# Hackerrank Day 9: Recursion

Write a factorial function that takes a positive integer, N as a parameter and prints the result of N! (N factorial).

Note: If you fail to use recursion or fail to name your recursive function factorial or Factorial, you will get a score of 0 .

Here's my solution in C++:

#include <iostream>

int factorial( int n ) {

if(n<=1)

return 1 ;

else{

return n * factorial (n-1) ;

}

}

int main() {

int n;

std::cin >> n;

std::cout << factorial (n) ;

}


Is there a more efficient solution to this problem?

Yes, there is a more efficient solution that still uses recursion; specifically, using Tail Recursion.

When you return n * factorial(n-1);, the compiler can’t optimize the call away because it still has more work to do when the call to factorial(n-1) returns; it has to do the multiplication, and return the result.

If, instead, you ended the function with return factorial(arguments);, the compiler can optimize away both the call and the return with a jump to the start of the factorial function, with the new arguments. No additional stack frames are required. The arguments you need to pass would be the original argument(s) and any “running total”.

int factorial(int n, int product=1) {
if ( n <= 1 )
return product;
return factorial(n-1, n*product);
}


The difference between your implementation and a tail-recursive one can be seen by trying to calculate factorial(1000000000). Your implementation will require 1 billion stack frames, which should likely crash the program. A tail-recursive algorithm uses only 1 stack frame, so it will return the (incorrect) answer of zero.

(Why zero? Assuming 32-bit integer, 34! has 17 even numbers, 8 multiples of 4, 4 multiples of 8, 2 multiples of 16, and a 32, which means the answer is has 17+8+4+2+1=32 powers of 2. And any number multiplied by 2^32, modulo 32-bits is zero. Any higher factorial is a multiple of 34!, so will also evaluate as zero.)

Well, first congratulations on successfully solving the Task.

Now, let's look at your solution:

1. While whitespace is basically free, try to be consistent where you insert it. Before a semicolon is very odd and disconcerting, around binary operators is expected, but a whole free line between all lines containing any non-whitespace really makes me want to re-indent.

2. It's customary to end every line of output with a \n to play nice with the console. That doesn't mean you should treat \n as line-terminator instead of line-separator on input though.

3. Your solution not being tail-recursive won't threaten to overflow the stack for a simple reason: Signed integer-Overflow is Undefined Behavior, and will happen far earlier.

Still, consider converting to tail-recursion, which the compiler can easily optimize to Iteration:

static int factorial_impl(int n, int r) {
return n < 2 ? r : factorial_impl(n - 1, r * n);
}

int factorial(int n) {
return factorial_impl(n, 1);
}

• I always shy away from return cond ? value : func(value) in tail-recursion, since it isn’t clear that the compile will see that as if (cond) return value; else return func(value);. Any compiler worth it’s salt will see it as such, but for the student, they don’t see return func(value), they see, “evaluate the else path, and use that in the ?: expression, and return that”, which is not a tail-recursive construct. – AJNeufeld Jul 1 '18 at 23:53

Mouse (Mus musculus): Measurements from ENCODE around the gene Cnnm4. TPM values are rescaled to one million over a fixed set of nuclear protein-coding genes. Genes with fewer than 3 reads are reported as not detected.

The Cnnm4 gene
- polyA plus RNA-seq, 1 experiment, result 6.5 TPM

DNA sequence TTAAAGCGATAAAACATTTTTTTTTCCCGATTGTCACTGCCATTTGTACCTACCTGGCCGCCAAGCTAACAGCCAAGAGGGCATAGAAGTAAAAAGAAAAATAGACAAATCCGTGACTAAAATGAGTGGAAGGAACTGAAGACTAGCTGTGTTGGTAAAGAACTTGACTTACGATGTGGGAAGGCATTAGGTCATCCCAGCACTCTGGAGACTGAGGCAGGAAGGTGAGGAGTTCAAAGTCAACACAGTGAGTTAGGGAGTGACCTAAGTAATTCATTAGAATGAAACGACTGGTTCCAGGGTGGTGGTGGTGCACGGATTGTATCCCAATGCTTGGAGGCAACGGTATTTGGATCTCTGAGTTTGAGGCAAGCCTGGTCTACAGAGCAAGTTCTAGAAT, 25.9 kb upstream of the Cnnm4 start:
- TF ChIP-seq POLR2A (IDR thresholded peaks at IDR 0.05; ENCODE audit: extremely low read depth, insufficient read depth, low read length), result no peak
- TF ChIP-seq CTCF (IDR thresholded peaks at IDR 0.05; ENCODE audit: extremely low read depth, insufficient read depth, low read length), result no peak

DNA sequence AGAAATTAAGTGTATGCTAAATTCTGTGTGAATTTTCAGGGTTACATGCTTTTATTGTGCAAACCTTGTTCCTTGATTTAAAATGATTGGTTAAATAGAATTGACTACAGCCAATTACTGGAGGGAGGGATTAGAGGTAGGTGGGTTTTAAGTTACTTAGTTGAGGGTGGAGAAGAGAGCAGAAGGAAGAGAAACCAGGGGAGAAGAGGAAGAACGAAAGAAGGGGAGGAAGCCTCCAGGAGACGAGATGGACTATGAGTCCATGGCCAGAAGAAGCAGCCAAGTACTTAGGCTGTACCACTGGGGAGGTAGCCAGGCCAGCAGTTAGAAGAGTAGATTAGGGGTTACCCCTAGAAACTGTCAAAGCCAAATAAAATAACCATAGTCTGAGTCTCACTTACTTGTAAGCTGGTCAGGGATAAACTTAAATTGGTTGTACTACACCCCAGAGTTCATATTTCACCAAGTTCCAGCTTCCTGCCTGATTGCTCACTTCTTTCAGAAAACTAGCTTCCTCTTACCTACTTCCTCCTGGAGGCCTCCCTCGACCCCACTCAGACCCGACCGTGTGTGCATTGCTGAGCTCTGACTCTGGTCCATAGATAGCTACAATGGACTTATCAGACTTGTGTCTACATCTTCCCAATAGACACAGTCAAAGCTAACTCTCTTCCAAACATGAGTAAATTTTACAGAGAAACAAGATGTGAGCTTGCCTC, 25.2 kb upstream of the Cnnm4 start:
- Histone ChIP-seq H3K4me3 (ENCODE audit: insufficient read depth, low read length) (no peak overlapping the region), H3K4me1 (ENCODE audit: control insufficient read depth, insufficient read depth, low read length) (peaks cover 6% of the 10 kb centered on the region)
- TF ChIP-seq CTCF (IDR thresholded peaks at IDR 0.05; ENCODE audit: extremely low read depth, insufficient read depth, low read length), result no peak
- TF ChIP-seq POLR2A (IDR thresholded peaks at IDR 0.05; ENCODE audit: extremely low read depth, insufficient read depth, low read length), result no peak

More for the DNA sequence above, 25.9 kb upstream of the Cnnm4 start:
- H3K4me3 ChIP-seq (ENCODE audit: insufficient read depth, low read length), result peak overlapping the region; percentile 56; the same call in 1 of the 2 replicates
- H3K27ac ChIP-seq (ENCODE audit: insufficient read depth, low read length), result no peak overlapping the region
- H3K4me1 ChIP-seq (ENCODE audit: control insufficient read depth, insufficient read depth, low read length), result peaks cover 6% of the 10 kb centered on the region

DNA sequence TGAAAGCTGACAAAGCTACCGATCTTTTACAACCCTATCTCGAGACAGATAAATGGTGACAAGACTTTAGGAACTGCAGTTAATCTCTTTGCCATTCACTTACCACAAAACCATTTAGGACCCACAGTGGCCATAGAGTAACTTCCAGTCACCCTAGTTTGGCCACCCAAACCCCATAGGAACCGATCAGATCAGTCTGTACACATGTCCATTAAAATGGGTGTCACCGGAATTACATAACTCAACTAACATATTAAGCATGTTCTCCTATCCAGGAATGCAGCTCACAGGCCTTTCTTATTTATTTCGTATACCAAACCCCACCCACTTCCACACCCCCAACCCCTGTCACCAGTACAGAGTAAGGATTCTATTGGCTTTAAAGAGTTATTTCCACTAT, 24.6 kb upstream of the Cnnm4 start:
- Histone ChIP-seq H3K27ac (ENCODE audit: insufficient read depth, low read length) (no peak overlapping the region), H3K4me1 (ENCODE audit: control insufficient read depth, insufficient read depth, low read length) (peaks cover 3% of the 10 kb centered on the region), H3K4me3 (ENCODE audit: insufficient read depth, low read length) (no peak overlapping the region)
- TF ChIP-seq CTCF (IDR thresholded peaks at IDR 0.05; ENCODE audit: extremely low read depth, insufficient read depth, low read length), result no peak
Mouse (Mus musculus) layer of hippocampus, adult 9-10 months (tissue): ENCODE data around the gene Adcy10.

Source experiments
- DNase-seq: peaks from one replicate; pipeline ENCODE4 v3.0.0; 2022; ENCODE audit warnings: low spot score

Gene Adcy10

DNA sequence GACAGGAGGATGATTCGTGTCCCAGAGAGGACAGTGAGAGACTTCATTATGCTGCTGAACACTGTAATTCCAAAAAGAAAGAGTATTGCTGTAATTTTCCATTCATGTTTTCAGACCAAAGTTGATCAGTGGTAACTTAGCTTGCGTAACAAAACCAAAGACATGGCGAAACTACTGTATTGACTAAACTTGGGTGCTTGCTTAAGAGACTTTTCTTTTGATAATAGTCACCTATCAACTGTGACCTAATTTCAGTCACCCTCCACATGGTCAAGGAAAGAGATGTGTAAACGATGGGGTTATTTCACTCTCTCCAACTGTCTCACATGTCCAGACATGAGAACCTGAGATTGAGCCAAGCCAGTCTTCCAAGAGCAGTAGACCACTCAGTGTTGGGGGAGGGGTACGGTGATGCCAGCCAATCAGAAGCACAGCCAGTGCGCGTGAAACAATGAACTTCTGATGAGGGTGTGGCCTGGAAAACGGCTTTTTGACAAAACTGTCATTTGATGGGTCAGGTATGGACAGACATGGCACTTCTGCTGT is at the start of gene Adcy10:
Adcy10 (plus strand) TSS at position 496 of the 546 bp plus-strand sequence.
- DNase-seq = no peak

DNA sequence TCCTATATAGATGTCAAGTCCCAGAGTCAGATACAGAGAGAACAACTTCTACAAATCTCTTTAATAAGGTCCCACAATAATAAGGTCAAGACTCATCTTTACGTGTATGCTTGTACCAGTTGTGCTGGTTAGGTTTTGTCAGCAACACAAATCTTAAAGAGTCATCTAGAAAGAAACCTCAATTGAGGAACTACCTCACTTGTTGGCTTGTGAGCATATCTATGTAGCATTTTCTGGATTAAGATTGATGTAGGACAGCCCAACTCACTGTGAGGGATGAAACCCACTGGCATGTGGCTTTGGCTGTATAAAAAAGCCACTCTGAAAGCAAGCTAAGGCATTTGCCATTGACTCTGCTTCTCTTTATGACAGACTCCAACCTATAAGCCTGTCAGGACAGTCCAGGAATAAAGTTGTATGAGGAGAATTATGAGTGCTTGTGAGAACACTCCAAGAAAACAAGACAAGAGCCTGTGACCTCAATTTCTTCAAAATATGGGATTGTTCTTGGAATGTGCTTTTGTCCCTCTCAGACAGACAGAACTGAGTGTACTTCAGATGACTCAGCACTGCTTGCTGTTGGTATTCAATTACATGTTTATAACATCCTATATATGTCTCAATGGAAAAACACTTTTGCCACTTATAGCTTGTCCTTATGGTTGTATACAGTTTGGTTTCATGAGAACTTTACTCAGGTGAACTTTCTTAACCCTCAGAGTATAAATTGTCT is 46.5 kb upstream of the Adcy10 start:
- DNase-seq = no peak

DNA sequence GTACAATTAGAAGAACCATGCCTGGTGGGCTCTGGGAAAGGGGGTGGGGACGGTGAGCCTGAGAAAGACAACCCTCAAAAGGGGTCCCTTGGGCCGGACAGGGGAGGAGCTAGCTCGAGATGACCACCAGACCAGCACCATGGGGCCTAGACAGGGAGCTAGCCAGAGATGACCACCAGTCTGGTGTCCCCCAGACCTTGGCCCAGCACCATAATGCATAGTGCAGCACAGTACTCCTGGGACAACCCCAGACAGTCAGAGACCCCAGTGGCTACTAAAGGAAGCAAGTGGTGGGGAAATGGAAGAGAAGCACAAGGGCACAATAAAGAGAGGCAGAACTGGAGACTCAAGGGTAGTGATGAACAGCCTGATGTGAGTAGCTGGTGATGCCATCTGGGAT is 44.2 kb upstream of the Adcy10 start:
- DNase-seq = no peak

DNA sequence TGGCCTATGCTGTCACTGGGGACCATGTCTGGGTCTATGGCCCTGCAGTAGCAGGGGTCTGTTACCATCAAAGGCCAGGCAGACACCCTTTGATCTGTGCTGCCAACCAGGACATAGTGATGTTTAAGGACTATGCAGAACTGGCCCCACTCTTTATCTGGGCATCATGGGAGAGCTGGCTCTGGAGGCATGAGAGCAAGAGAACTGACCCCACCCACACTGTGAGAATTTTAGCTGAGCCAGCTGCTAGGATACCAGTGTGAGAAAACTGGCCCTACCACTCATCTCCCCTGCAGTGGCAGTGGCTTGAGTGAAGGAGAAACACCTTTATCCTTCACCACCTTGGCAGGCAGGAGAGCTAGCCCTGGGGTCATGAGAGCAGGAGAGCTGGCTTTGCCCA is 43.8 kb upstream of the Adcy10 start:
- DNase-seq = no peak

• @AJNeufeld: There is no guarantee the compiler can identify and take advantage of tail-recursion anyway. But if it can, that should really not pose any problem. – Deduplicator Jul 2 '18 at 1:03
• You misunderstood. The problem is not the compiler. (Any compiler worth it’s salt will see it as such...) The problem is the student. For tail recursion to be possible, you need to directly return the result of the recursive call. Using the value of the recursive call in an ?:-expression muddies the water, leading the student to think using it in other expressions might be possible. – AJNeufeld Jul 2 '18 at 1:14
• @AJNeufeld Maybe, but then the Student is easily unconfused, and is better for having encountered that (already). – Deduplicator Jul 2 '18 at 9:37

Actually this can be even faster at nearly compile Time. You should realize already, that factorial is a closed formula. So you can write:

constexpr int factorial(const int n) {
if (n <= 1)
return 1;
return n*factorial(n-1);
}


For any compile time known input this will be calculated by the compiler.

The requirements stated “a positive integer”. You just used int (whatever size that is) with no indication as to why that is big enough or how the actual limits imposed by this is non-portable.

At the very least, isolate this decision and use a named alias. That way, when the customer realizes that you gave him 32 bits and he really needs 64, you just change one line. Or if you realize that he meant arbitrary sized integers, you add an #include and change that one line.

For the “you didn’t say so I used this” case, at least use a portable sized type so the behavior is the same across platforms.

That is:

using factorial_domain_t = std::uint32_t;

factorial_domain_t factorial_impl (factorial_domain_t n, factorial_domain_t q)
{
return (n==1) ? q : factorial_impl(n-1, n*q);
}

factorial_domain_t factorial (factorial_domain_t n)
{
if (n <= 0)  throw std::invalid_argument ("factorial function that takes a positive integer");
// or: use the Expects macro from gsl
return factorial_impl (n, 1);
}

• 0 is a valid input to the factorial function, and 0! is defined to be 1. You can reason this by observing (n-1)! = n!/n, which leads to 0! = 1!/1 = 1. – AJNeufeld Jul 2 '18 at 20:12
• But the problem states that “takes a positive integer”, which is more restricted. – JDługosz Jul 2 '18 at 20:28